Skedsheet Blog

Where we talk about the product, calendars, organization, and business

Building a buyer persona

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mannequins in lima After reading World Wide Rave, and The Inmates are Running the Asylum, I got interested in trying to build a “persona” of the person who would use, purchase, and share skedsheet.  This is a short description of our customer – who they are, what their job is, and how they might use our software.

There’s probably not just one buyer persona for us… but it’s important to figure out what our possible customers look like in order to get a good idea of how they would hear about us, what they care about.

We even need to think about what features they’re going to be excited about – to share skedsheet with their friends and co-workers.  Trying to make this specific is interesting, because if forces you to really think through your customers.  Here’s my first attempt.

Mike:

40-year old owner of a countertop installation company that has 5 employees, and does a little over $600K in annual sales.  Mike co-owns the business with his wife, Diane.  He is responsible for managing the two fabricators in the shop and two installers.  Mike goes into the field to measure customer’s’ countertops and he occasionally helps install them.  Diane is the primary salesperson, and they also have an admin assistant who answers the phones and does some sales work, too.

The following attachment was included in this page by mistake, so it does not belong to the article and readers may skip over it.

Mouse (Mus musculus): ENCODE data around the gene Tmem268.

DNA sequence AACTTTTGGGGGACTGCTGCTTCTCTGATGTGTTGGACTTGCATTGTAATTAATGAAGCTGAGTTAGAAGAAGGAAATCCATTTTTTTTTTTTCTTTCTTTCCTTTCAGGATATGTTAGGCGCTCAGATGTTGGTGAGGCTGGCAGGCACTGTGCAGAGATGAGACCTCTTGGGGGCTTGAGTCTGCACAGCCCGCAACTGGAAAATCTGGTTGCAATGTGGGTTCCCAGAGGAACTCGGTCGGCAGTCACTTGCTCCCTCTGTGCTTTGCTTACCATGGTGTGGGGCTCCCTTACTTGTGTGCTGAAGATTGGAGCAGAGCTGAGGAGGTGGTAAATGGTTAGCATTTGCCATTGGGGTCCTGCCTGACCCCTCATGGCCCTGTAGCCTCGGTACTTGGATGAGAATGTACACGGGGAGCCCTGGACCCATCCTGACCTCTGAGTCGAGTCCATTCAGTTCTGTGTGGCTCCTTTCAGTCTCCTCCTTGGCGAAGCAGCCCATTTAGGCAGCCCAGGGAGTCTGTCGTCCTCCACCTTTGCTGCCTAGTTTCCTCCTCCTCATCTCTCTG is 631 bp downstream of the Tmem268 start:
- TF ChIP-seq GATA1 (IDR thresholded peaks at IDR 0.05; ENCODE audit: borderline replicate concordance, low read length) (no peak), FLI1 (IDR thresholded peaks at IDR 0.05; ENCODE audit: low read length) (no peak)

Mike plans to grow the business, and has invested a bit in technology – high end routers and a nice edge-profile machine, but most of the CNC saws are a bit too expensive and he doesn’t have the production volume at this point to justify them.  In addition to his own Ford 350 truck that the business occasionally uses for installations, he also has a box truck that the installers use daily.

Because being a small-business owner in a niche construction trade is a little unusual, Mike spends at least a few nights per week looking at online forums where a community of other countertop business owners exchange ideas about business, technical details of what they’re doing, and talk about the latest tools.

Mike has spent some time building spreadsheets to help with a few of the daily tasks around the office, including a spreadsheet that Diane uses to make estimates for customers, a spreadsheet of details of the jobs they have scheduled.  They also use an outlook calendar to keep track of the measure and installation appointments.  Though he’d never admit to being a “computer guy”, he likes using his iphone and has considered buying a Macintosh to make a nice website and online photo gallery of his work.

The only software that Mike has ever bought for his business are Quickbooks, and the CAD software he uses to draw out the designs that they’re going to build.  Mike feels some pain because of the way they’re managing their schedule now, but there’s no way that he would spend thousands of dollars on an ERP system.  Maybe when his business is doing $2M in sales it will be time to look at that.

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Written by Harry Hollander

March 25, 2009 at 6:11 am

Posted in Uncategorized

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